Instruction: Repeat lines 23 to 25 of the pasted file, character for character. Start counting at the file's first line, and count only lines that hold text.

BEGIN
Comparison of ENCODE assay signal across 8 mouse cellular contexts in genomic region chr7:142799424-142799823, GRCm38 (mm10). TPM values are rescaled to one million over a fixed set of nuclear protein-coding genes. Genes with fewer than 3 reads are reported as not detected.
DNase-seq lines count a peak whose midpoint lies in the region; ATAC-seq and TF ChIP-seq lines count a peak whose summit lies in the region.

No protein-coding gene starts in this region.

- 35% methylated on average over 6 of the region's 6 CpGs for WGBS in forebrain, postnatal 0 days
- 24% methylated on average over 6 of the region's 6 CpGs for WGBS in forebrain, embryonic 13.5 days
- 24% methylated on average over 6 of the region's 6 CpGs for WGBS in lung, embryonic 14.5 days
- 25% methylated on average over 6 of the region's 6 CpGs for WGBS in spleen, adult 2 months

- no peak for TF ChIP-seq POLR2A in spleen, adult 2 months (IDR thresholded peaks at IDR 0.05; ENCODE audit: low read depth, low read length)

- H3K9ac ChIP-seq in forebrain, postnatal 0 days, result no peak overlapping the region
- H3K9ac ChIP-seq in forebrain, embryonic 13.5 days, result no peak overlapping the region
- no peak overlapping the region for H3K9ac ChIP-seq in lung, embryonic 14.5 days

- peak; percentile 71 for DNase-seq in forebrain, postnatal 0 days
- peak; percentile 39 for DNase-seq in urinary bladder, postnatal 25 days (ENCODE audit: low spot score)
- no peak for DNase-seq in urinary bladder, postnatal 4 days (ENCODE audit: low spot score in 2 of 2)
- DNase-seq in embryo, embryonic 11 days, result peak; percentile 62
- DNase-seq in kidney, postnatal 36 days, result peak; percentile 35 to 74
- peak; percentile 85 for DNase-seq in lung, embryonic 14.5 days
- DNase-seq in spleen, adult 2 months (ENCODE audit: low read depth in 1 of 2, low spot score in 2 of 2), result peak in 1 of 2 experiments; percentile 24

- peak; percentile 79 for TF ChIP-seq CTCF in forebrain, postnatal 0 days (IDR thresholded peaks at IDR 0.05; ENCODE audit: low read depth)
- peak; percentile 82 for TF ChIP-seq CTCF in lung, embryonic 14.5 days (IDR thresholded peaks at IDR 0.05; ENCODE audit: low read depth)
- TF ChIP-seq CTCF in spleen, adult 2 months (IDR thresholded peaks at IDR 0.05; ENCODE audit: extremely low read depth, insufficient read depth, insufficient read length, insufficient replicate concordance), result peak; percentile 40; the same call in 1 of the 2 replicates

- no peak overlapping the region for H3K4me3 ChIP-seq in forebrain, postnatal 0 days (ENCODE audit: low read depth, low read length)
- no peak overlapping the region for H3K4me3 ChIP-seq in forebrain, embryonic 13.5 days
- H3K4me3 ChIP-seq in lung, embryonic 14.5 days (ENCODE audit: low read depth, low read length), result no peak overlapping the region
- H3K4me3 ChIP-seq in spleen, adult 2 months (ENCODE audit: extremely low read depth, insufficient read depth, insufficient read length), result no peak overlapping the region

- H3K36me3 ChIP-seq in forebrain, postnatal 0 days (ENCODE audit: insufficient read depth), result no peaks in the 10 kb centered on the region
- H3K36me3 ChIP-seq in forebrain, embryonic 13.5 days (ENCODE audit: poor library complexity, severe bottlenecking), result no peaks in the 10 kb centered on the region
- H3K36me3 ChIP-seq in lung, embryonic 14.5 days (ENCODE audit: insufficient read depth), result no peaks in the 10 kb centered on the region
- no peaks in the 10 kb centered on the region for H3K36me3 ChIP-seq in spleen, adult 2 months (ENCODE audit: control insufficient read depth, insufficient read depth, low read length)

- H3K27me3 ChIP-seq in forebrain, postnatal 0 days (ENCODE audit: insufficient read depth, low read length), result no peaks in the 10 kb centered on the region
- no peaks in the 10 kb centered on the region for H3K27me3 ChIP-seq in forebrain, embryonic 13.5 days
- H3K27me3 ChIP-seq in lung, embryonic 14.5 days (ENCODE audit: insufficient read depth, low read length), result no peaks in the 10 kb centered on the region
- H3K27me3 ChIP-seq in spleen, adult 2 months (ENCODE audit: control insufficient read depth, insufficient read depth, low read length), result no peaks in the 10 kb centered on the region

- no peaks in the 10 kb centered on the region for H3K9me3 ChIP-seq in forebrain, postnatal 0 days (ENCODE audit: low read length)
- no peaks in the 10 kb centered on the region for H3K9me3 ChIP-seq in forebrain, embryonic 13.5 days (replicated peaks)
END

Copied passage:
- no peak overlapping the region for H3K4me3 ChIP-seq in forebrain, embryonic 13.5 days
- H3K4me3 ChIP-seq in lung, embryonic 14.5 days (ENCODE audit: low read depth, low read length), result no peak overlapping the region
- H3K4me3 ChIP-seq in spleen, adult 2 months (ENCODE audit: extremely low read depth, insufficient read depth, insufficient read length), result no peak overlapping the region